D.C. Judges Appear Skeptical of Trump’s Immunity Claim

Three judges on the U.S. Court of Appeals on Tuesday reacted with skepticism to Trump’s claims that a former president cannot be put on trial for any crime related to the office unless he was impeached and convicted by Congress.

The appeals court listened to Trump’s defense and a DOJ rebuttal for about an hour and fifteen minutes on Tuesday morning, with a decision likely in the next few weeks.

While questioning John Sauer, Trump’s lawyer, one judge asked whether a president could order SEAL Team Six to assassinate a political rival.

“What kind of world are we living in … if a president orders his SEAL team to murder a political rival and then resigns or is not impeached — that is not a crime? I think that is an extraordinarily frightening future that should weigh heavily on the court’s decision,” asked James Pearce, lawyer on Jack Smith’s team.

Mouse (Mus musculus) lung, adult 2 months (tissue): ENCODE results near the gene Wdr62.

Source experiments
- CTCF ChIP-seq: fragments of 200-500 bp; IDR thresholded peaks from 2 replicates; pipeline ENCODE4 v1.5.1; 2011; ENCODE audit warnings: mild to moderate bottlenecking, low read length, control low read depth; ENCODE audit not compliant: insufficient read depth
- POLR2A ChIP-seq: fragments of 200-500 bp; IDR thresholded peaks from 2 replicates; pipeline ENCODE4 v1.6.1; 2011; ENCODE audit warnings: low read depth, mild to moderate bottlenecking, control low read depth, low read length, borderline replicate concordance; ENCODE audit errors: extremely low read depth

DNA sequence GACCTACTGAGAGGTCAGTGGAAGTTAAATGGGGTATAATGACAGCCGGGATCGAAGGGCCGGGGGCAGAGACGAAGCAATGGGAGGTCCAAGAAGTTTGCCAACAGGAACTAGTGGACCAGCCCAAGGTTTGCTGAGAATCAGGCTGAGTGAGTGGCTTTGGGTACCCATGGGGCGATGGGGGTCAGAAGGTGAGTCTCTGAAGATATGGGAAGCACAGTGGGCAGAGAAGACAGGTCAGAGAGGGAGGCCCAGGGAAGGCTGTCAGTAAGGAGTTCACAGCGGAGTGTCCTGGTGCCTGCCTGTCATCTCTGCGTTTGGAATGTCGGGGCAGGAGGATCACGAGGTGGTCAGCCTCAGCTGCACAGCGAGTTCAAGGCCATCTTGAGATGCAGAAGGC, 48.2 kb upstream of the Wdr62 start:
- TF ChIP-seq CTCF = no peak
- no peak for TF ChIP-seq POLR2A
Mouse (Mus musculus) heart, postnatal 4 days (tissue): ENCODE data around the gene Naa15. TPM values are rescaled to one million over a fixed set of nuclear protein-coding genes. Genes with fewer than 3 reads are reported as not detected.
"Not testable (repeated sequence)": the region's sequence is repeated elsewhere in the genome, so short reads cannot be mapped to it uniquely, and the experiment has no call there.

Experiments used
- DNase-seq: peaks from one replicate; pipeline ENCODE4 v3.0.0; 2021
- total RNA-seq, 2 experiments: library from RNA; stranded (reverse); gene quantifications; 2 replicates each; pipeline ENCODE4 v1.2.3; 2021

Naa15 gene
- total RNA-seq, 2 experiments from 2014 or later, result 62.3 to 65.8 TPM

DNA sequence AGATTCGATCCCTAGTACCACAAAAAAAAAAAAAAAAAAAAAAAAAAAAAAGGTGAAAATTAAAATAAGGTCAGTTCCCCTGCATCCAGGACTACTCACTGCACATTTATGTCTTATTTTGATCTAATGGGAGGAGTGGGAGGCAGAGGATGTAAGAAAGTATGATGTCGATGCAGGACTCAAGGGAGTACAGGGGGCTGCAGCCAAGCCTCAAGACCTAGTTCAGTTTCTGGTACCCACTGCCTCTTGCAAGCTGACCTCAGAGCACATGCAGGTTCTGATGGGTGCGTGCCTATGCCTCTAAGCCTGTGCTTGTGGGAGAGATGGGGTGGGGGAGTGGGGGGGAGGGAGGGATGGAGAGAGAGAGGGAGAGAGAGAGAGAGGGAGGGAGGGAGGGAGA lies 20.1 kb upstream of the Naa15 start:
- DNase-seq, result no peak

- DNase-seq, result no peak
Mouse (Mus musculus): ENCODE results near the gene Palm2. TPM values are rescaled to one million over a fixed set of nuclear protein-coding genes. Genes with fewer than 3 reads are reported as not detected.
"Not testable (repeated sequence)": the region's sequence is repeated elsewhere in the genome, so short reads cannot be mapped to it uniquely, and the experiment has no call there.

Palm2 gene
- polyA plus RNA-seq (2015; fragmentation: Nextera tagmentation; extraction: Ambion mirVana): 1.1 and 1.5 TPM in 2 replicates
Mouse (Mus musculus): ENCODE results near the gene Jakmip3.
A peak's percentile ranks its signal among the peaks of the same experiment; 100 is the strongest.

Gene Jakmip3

Judge Florence Pan pointed out that Trump’s legal team made very different arguments when he was facing his second impeachment, saying that criminal prosecution lies with the courts.

The Hill

Judge Karen Henderson asked Pearce how the panel could write an opinion that would prevent a flood of legal cases against former presidents.

Pearce responded that the government’s investigation into Trump would not mean a “seachange of vindictive prosecution” is now imminent. Instead, the indictment reflects the “unprecedented nature” of the allegations against Trump, he said.

“Never in our nation’s history, until this case, has a president claimed immunity extends beyond his time in office,” Pearce said.

The entire hearing is heard below.

WaPo, The Hill, Meidas Touch